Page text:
- The Washington Times - Tuesday, December 11, 2001

The U.N.'s Strangelove

Ambassador E. Michael Southwick sometimes feels like Dr. Strangelove when he is dealing with the United Nations.

At a forum on the United Nations yesterday, Mr. Southwick referred to the satirical 1964 Stanley Kubrick movie, "Dr. Strangelove, Or How I Learned to Stop Worrying and Love the Bomb," when he tried to explain the United States' rocky relationship with the world body that some critics consider anti-American.

Mr. Southwick, deputy assistant secretary of state for international organization affairs, has been working with U.N. issues for the past four years.

"I feel a bit like Dr. Strangelove and his relationship with the bomb," he said. "You can know and love the U.N. at the same time and still be an American."

Mr. Southwick said, "The United States is sometimes represented as the U.N.'s harshest critic."

However, he added that the United States has been "one of its biggest supporters," despite disagreement about waste, bureaucracy and its occasional anti-American and anti-Israeli attitudes.

"The U.N. is the best place to get things done. They have the big tent," he said, referring to the global representation where diplomats and world leaders frequently meet in informal gatherings.

Speaking about the Bush administration, Mr. Southwick noted that critics expected President Bush to become an isolationist. However, Mr. Bush has displayed a "hard-headed multi-lateralism," he said.

"I can't say it is an embrace, but it is more forthcoming than many thought," he added.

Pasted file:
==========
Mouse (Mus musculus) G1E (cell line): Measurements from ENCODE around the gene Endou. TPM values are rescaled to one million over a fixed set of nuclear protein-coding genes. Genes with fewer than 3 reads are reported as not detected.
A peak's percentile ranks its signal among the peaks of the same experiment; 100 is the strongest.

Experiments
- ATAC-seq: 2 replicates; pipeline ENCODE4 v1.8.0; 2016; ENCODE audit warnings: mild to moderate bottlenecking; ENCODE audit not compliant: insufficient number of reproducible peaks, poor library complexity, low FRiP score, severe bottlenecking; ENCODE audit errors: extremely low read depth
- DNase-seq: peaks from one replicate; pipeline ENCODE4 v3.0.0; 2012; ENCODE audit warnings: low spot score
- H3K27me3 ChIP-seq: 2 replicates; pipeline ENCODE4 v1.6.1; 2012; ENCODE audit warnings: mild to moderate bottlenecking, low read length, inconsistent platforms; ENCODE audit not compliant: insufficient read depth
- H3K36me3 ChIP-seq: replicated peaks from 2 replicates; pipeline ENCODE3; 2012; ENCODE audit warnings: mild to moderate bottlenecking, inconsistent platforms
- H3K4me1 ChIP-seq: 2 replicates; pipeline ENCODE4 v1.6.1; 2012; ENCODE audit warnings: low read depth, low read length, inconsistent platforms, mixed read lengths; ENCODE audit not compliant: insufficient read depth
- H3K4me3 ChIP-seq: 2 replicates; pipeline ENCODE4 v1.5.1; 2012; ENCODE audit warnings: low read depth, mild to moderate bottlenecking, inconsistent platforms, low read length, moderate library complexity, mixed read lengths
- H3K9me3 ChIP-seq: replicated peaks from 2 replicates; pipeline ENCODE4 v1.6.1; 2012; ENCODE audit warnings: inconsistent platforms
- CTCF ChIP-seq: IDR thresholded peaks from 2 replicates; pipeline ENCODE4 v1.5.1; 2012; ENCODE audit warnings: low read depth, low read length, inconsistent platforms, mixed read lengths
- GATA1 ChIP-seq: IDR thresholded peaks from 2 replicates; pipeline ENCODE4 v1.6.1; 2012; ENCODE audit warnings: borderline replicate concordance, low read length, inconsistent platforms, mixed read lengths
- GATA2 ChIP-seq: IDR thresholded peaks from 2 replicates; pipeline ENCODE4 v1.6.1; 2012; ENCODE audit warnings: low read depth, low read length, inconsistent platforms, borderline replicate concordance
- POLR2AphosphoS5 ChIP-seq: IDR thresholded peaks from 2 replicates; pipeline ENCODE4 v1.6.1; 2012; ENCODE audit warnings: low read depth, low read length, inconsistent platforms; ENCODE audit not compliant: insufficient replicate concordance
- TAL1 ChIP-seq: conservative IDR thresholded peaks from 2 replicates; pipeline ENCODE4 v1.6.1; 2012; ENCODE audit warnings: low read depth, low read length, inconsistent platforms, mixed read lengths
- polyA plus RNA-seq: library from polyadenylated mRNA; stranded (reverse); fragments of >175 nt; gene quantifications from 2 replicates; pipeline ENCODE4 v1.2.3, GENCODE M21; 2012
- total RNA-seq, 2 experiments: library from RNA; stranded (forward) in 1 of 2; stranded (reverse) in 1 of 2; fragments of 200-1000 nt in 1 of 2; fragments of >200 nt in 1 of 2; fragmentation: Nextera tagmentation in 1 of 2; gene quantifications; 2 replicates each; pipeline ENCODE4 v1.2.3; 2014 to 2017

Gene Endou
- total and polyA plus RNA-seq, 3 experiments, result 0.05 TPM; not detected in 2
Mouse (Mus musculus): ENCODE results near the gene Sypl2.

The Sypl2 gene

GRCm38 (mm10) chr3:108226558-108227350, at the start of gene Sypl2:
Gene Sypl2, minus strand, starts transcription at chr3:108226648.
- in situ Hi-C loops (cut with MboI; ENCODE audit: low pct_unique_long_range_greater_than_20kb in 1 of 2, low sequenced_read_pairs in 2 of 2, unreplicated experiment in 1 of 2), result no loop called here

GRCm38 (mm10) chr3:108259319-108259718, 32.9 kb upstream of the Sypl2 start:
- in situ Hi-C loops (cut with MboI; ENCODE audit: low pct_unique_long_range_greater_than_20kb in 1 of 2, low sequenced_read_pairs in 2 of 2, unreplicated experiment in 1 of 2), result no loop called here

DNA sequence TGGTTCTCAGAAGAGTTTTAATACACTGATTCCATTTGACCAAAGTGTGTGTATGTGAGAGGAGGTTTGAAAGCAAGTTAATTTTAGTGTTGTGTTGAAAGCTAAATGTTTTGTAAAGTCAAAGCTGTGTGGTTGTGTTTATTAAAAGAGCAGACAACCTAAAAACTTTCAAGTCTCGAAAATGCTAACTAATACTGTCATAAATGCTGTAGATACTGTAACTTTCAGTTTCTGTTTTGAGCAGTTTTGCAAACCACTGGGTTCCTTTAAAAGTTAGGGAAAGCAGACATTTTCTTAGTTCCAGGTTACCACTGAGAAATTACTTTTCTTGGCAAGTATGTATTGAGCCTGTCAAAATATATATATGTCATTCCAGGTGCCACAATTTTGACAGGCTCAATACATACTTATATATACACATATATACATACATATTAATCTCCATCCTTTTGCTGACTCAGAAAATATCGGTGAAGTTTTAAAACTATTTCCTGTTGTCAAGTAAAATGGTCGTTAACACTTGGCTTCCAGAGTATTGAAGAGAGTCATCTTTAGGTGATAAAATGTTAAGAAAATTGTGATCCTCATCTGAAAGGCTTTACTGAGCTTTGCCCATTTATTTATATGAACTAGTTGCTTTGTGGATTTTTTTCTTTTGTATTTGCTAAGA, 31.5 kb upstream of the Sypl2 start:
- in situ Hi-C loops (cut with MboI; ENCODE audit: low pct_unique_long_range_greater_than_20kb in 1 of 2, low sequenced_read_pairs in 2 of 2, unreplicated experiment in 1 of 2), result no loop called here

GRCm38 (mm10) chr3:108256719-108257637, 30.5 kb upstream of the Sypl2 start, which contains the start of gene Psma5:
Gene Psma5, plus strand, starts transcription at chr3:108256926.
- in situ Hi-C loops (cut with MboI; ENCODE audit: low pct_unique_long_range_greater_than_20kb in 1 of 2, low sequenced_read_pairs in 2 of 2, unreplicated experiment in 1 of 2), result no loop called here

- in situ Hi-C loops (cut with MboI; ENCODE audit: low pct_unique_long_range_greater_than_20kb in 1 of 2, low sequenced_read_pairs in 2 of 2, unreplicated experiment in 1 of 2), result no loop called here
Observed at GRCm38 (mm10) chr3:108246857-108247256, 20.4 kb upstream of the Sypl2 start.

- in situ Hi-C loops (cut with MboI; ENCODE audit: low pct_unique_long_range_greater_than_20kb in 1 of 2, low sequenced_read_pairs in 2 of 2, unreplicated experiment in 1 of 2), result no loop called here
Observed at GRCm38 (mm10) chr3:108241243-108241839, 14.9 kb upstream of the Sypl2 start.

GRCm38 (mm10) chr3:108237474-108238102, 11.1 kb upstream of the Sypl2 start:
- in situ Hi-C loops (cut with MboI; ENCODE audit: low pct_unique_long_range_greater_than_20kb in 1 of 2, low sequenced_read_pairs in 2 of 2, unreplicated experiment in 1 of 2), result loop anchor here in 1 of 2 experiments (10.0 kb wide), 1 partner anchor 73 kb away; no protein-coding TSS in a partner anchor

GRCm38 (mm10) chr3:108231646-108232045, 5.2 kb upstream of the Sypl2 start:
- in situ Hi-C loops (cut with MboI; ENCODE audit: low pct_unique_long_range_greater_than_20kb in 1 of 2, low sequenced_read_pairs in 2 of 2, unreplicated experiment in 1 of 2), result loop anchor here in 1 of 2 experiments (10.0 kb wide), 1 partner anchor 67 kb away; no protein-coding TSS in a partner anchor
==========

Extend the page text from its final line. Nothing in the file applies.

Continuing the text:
Mr. Southwick delivered the administration's view of the United Nations at a forum to observe the organization's 100th birthday, on the same day that both the United Nations and U.N. Secretary-General Kofi Annan received the Nobel Peace Prize.

South African Ambassador Sheila Sisulu praised the United Nations for its opposition to apartheid and its expulsion of the old South African regime. She also said it allowed the African National Congress, then a radical outlawed organization, to enjoy "observer status" at the General Assembly, which let it to lobby world leaders.

"We owe our liberation, in large measure, to the United Nations," she said.

Norwegian Ambassador to the United States Knut Vollebaek, whose country awards the peace prize, said the award is presented to those who work for peace, even if they have not achieved it.

"The most striking example of this can be found in the Middle East," he said, referring to the prizes awarded to Egyptian President Anwar Sadat and Israeli Prime Minister Menachem Begin in 1978, and to Israeli Prime Minister Yitzak Rabin, Israeli Foreign Minister Shimon Peres and Palestinian leader Yasser Arafat in 1994.

Speaking of the award to Mr. Annan and the United Nations, Mr. Vollebaek said, "I can hardly think of more appropriate recipients of the prize for this anniversary award ceremony."

Hezbollah still terrorist

No matter how much the Lebanese prime minister wants to argue that Hezbollah is a legitimate resistance group, the United States still considers it a terrorist organization, said the U.S. ambassador to Lebanon.

Ambassador Vincent Battle told a Lebanese television station over the weekend that the United States believes Hezbollah meets President Bush's definition of a terrorist organization with "global reach," which could make the group a target in the war against terrorism.

"Hezbollah is on the list of terrorist organizations because it is considered an organization that carries out terrorist acts and is capable of staging them on a vast global reach," Mr. Battle said.

"Hezbollah has to give up terrorism, and this is not a complicated formula. If you want to call these activities resistance, then it is an error for resistance fighters to use terrorist methods and call them 'resistance.'

"We concede that Hezbollah has become an effective political force [in Lebanon], but our problem with Hezbollah is that it is an organization that shelters terrorists."

Mr. Battle accused Hezbollah of training anti-Israeli groups like Hamas and Islamic Jihad.

Hezbollah, which took credit for forcing Israel to end its occupation of southern Lebanon, still attacks Israeli civilian and military targets along the Israeli-Lebanese border.

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